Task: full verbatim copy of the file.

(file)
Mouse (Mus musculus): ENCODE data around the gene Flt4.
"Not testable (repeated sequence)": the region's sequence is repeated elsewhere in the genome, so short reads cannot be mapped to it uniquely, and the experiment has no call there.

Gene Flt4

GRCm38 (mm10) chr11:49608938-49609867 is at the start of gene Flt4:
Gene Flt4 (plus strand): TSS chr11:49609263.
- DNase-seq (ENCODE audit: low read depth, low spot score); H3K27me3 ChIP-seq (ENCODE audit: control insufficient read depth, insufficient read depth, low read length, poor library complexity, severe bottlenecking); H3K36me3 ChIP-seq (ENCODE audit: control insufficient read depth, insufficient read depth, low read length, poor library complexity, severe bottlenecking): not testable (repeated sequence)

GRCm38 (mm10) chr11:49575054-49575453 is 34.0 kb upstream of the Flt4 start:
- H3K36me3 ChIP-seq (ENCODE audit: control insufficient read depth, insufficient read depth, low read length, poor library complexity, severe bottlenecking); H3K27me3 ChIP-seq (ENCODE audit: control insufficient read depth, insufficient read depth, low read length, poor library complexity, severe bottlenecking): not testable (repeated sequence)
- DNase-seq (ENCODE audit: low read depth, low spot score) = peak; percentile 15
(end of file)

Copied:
Mouse (Mus musculus): ENCODE data around the gene Flt4.
"Not testable (repeated sequence)": the region's sequence is repeated elsewhere in the genome, so short reads cannot be mapped to it uniquely, and the experiment has no call there.

Gene Flt4

GRCm38 (mm10) chr11:49608938-49609867 is at the start of gene Flt4:
Gene Flt4 (plus strand): TSS chr11:49609263.
- DNase-seq (ENCODE audit: low read depth, low spot score); H3K27me3 ChIP-seq (ENCODE audit: control insufficient read depth, insufficient read depth, low read length, poor library complexity, severe bottlenecking); H3K36me3 ChIP-seq (ENCODE audit: control insufficient read depth, insufficient read depth, low read length, poor library complexity, severe bottlenecking): not testable (repeated sequence)

GRCm38 (mm10) chr11:49575054-49575453 is 34.0 kb upstream of the Flt4 start:
- H3K36me3 ChIP-seq (ENCODE audit: control insufficient read depth, insufficient read depth, low read length, poor library complexity, severe bottlenecking); H3K27me3 ChIP-seq (ENCODE audit: control insufficient read depth, insufficient read depth, low read length, poor library complexity, severe bottlenecking): not testable (repeated sequence)
- DNase-seq (ENCODE audit: low read depth, low spot score) = peak; percentile 15